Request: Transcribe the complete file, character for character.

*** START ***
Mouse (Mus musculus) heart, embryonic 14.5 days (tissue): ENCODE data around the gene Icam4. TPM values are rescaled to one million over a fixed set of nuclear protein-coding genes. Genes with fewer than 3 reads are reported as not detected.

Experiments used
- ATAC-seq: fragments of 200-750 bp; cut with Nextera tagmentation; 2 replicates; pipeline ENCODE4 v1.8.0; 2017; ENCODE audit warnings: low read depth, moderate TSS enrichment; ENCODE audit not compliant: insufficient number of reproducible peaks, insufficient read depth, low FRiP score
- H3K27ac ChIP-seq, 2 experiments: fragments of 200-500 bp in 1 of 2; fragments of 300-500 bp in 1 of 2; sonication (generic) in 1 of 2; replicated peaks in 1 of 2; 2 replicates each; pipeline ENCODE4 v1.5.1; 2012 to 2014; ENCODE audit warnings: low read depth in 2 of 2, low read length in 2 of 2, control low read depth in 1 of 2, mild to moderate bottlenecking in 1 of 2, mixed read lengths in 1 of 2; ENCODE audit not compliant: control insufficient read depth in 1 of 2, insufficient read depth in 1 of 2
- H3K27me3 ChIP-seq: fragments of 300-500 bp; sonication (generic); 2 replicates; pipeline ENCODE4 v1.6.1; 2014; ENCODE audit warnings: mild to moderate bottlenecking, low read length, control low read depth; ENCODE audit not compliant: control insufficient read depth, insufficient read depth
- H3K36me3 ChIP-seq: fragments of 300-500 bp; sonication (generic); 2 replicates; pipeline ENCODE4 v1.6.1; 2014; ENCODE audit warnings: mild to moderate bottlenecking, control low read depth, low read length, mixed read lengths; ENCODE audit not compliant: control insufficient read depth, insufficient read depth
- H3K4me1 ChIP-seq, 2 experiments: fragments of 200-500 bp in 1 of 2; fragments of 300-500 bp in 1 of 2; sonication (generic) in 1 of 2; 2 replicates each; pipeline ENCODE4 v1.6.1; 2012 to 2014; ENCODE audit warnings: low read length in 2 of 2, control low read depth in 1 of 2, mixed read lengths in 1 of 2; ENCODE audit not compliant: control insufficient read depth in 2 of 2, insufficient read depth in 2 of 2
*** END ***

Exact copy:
Mouse (Mus musculus) heart, embryonic 14.5 days (tissue): ENCODE data around the gene Icam4. TPM values are rescaled to one million over a fixed set of nuclear protein-coding genes. Genes with fewer than 3 reads are reported as not detected.

Experiments used
- ATAC-seq: fragments of 200-750 bp; cut with Nextera tagmentation; 2 replicates; pipeline ENCODE4 v1.8.0; 2017; ENCODE audit warnings: low read depth, moderate TSS enrichment; ENCODE audit not compliant: insufficient number of reproducible peaks, insufficient read depth, low FRiP score
- H3K27ac ChIP-seq, 2 experiments: fragments of 200-500 bp in 1 of 2; fragments of 300-500 bp in 1 of 2; sonication (generic) in 1 of 2; replicated peaks in 1 of 2; 2 replicates each; pipeline ENCODE4 v1.5.1; 2012 to 2014; ENCODE audit warnings: low read depth in 2 of 2, low read length in 2 of 2, control low read depth in 1 of 2, mild to moderate bottlenecking in 1 of 2, mixed read lengths in 1 of 2; ENCODE audit not compliant: control insufficient read depth in 1 of 2, insufficient read depth in 1 of 2
- H3K27me3 ChIP-seq: fragments of 300-500 bp; sonication (generic); 2 replicates; pipeline ENCODE4 v1.6.1; 2014; ENCODE audit warnings: mild to moderate bottlenecking, low read length, control low read depth; ENCODE audit not compliant: control insufficient read depth, insufficient read depth
- H3K36me3 ChIP-seq: fragments of 300-500 bp; sonication (generic); 2 replicates; pipeline ENCODE4 v1.6.1; 2014; ENCODE audit warnings: mild to moderate bottlenecking, control low read depth, low read length, mixed read lengths; ENCODE audit not compliant: control insufficient read depth, insufficient read depth
- H3K4me1 ChIP-seq, 2 experiments: fragments of 200-500 bp in 1 of 2; fragments of 300-500 bp in 1 of 2; sonication (generic) in 1 of 2; 2 replicates each; pipeline ENCODE4 v1.6.1; 2012 to 2014; ENCODE audit warnings: low read length in 2 of 2, control low read depth in 1 of 2, mixed read lengths in 1 of 2; ENCODE audit not compliant: control insufficient read depth in 2 of 2, insufficient read depth in 2 of 2